infoTECH Feature

February 26, 2021

Social Media Platforms Are Favorite Hunting Grounds for Scammers

While awareness of phishing scams through email is high, many people are ignorant of the risks they face on social media platforms. Cunning cybercriminals exploit these conduits for social networking by employing social engineering techniques to trick victims. And, because people use social media platforms to relax, communicate with friends, and interact with large brands, they often drop their guard.

Social media scams have skyrocketed in the last few years. Total reported losses were $134 million in 2019, but rose to $117 million in just the first six months of 2020, according to a Federal Trade Commission (FTC (News - Alert)) report. The variety of scams you can run into on social media is astounding, so it’s vital to develop secure habits. We’re going to explain how some common scams work and offer up advice to help you avoid them.

Think Before Clicking

While many scams lurk on social media platforms, the most common rely on the target clicking on a link. Links appear in posts or via various types of message and often lead to fake login pages designed to steal usernames and passwords. A major reason that social media platforms are ideal for scammers is that people commonly use URL shortening services that obscure links.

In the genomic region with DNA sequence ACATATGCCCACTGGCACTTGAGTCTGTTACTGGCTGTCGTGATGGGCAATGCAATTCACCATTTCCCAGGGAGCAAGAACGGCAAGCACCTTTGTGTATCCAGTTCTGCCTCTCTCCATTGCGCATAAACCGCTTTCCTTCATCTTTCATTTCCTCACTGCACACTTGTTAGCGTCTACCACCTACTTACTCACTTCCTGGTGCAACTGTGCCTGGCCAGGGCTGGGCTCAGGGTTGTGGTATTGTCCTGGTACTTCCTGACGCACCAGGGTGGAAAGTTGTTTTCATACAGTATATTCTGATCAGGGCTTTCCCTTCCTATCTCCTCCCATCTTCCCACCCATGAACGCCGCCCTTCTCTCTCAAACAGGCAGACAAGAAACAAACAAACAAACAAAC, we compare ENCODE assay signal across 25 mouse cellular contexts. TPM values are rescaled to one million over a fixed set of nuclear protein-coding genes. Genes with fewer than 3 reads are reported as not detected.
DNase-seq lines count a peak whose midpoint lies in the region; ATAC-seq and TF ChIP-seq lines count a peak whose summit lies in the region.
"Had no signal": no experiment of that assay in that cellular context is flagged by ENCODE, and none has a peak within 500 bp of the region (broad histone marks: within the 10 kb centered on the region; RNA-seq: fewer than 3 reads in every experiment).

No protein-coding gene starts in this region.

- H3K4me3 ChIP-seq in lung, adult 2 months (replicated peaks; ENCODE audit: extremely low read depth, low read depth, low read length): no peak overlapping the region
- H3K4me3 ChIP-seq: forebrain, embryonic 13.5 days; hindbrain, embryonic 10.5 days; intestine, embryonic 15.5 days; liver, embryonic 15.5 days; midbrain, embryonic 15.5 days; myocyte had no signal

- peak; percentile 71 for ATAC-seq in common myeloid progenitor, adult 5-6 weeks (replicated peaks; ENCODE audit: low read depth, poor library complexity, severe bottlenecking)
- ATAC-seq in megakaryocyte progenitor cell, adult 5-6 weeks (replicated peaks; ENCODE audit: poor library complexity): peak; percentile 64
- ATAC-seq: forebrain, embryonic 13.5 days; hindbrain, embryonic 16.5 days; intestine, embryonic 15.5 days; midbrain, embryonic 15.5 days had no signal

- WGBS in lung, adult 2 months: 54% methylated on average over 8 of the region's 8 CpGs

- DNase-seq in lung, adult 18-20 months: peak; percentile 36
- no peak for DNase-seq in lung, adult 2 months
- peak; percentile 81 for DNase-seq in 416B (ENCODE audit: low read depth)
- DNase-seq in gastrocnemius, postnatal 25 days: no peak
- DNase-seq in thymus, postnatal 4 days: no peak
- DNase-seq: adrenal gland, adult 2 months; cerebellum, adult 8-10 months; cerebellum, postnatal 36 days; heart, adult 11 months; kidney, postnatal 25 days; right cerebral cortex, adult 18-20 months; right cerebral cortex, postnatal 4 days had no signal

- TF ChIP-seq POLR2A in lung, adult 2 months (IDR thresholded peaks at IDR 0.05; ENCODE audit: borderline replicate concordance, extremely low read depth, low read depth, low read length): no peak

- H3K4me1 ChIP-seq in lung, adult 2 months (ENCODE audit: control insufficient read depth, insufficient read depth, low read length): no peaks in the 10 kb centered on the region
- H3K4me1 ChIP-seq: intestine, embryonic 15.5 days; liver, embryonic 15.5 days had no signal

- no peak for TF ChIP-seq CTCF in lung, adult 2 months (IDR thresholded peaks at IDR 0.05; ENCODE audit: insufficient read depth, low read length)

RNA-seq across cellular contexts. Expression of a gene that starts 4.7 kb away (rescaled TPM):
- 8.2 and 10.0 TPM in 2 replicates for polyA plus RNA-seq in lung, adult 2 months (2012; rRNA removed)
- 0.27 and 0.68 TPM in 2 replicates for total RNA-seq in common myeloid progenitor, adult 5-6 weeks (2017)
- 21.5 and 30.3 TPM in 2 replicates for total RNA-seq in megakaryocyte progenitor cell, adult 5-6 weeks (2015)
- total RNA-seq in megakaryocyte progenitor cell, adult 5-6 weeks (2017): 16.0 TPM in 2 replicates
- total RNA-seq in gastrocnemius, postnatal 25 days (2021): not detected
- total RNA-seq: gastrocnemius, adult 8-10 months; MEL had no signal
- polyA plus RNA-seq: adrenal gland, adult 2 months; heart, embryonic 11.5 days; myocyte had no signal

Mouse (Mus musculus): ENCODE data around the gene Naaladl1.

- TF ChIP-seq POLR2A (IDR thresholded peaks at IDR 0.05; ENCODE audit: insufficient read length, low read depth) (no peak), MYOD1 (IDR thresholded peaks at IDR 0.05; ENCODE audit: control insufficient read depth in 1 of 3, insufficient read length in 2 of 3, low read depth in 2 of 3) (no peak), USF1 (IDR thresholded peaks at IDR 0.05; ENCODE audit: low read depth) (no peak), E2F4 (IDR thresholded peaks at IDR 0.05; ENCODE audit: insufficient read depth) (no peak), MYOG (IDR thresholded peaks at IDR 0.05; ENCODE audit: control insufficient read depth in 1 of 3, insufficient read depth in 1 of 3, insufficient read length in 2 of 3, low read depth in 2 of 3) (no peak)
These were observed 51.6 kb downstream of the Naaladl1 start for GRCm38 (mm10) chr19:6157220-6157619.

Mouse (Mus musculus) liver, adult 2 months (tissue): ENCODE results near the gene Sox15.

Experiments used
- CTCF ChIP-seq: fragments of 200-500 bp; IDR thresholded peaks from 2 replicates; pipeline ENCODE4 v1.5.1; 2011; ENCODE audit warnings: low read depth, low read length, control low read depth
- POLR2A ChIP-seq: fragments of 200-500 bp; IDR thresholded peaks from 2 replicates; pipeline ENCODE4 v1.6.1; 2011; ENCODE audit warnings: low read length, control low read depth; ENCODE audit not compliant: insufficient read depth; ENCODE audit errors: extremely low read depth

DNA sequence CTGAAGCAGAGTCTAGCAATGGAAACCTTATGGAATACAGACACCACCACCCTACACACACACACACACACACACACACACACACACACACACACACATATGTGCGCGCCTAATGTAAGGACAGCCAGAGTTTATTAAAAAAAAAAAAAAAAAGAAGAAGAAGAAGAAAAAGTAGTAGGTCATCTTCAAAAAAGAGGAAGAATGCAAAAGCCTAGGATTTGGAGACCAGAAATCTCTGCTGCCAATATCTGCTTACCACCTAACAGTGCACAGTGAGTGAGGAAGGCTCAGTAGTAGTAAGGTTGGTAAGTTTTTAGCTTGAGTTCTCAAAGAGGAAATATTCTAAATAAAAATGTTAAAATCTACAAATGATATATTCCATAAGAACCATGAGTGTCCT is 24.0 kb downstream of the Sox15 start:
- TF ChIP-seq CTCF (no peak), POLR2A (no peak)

One very popular Twitter (News - Alert) scam starts with an email notification claiming you have received a direct message, but if you click the link in the email it takes you to a fake Twitter login page. Once the cybercriminals have your Twitter login, they can use the same technique to trick your followers by sending direct messages in Twitter that appear to come from you.

Sometimes links will directly trigger malware downloads that install keyloggers to record your keystrokes and Trojan programs to send the data back to cybercriminals. Malicious links are often represented as YouTube (News - Alert) videos, but clicking to view them prompts the installation of an update or software that will supposedly let you view the video. Sometimes a claim that the video is hosted elsewhere because of copyright issues is used as an excuse to persuade victims to click the link and trigger the malware download.